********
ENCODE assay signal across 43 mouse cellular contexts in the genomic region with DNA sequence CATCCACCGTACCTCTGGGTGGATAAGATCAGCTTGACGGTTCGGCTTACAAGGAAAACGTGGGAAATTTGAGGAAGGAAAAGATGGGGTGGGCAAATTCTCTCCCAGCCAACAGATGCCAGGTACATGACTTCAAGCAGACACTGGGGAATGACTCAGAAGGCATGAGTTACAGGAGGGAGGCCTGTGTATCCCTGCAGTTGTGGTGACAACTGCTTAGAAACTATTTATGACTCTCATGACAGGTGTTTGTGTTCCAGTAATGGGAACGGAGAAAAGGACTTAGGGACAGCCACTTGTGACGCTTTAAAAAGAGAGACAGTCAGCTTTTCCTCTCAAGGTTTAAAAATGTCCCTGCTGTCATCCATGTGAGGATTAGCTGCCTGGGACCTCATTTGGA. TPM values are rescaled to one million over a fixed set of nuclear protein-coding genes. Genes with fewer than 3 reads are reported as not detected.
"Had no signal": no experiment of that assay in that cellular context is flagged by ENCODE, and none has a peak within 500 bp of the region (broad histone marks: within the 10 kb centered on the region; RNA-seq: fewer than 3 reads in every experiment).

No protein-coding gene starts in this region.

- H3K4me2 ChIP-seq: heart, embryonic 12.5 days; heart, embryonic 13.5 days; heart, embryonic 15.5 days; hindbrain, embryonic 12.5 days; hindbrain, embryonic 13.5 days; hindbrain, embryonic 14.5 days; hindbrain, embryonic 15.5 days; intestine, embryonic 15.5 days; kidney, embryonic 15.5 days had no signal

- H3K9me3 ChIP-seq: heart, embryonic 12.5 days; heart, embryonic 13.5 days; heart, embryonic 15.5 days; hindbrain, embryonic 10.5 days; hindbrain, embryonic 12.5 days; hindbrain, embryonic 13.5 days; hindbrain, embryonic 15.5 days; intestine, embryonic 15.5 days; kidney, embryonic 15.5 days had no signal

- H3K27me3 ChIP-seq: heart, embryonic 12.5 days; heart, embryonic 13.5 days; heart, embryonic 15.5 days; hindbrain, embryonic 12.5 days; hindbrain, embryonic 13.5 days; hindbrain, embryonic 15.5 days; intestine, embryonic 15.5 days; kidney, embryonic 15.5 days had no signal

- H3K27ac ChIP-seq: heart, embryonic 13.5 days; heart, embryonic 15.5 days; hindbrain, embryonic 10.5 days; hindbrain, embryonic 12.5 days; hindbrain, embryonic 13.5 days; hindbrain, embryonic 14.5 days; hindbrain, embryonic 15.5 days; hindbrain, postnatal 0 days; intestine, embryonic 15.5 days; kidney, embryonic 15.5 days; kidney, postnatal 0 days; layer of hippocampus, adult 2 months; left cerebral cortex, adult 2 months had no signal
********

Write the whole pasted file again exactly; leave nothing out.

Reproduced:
ENCODE assay signal across 43 mouse cellular contexts in the genomic region with DNA sequence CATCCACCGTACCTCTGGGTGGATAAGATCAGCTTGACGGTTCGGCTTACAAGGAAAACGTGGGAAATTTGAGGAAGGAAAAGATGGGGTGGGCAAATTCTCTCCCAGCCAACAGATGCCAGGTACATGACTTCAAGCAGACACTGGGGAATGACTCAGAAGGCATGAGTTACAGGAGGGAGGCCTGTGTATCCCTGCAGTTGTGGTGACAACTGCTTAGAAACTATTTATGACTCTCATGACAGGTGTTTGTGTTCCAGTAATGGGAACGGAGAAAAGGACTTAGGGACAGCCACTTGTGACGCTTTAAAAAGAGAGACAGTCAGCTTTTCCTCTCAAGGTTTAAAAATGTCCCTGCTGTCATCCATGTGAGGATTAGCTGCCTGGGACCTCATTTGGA. TPM values are rescaled to one million over a fixed set of nuclear protein-coding genes. Genes with fewer than 3 reads are reported as not detected.
"Had no signal": no experiment of that assay in that cellular context is flagged by ENCODE, and none has a peak within 500 bp of the region (broad histone marks: within the 10 kb centered on the region; RNA-seq: fewer than 3 reads in every experiment).

No protein-coding gene starts in this region.

- H3K4me2 ChIP-seq: heart, embryonic 12.5 days; heart, embryonic 13.5 days; heart, embryonic 15.5 days; hindbrain, embryonic 12.5 days; hindbrain, embryonic 13.5 days; hindbrain, embryonic 14.5 days; hindbrain, embryonic 15.5 days; intestine, embryonic 15.5 days; kidney, embryonic 15.5 days had no signal

- H3K9me3 ChIP-seq: heart, embryonic 12.5 days; heart, embryonic 13.5 days; heart, embryonic 15.5 days; hindbrain, embryonic 10.5 days; hindbrain, embryonic 12.5 days; hindbrain, embryonic 13.5 days; hindbrain, embryonic 15.5 days; intestine, embryonic 15.5 days; kidney, embryonic 15.5 days had no signal

- H3K27me3 ChIP-seq: heart, embryonic 12.5 days; heart, embryonic 13.5 days; heart, embryonic 15.5 days; hindbrain, embryonic 12.5 days; hindbrain, embryonic 13.5 days; hindbrain, embryonic 15.5 days; intestine, embryonic 15.5 days; kidney, embryonic 15.5 days had no signal

- H3K27ac ChIP-seq: heart, embryonic 13.5 days; heart, embryonic 15.5 days; hindbrain, embryonic 10.5 days; hindbrain, embryonic 12.5 days; hindbrain, embryonic 13.5 days; hindbrain, embryonic 14.5 days; hindbrain, embryonic 15.5 days; hindbrain, postnatal 0 days; intestine, embryonic 15.5 days; kidney, embryonic 15.5 days; kidney, postnatal 0 days; layer of hippocampus, adult 2 months; left cerebral cortex, adult 2 months had no signal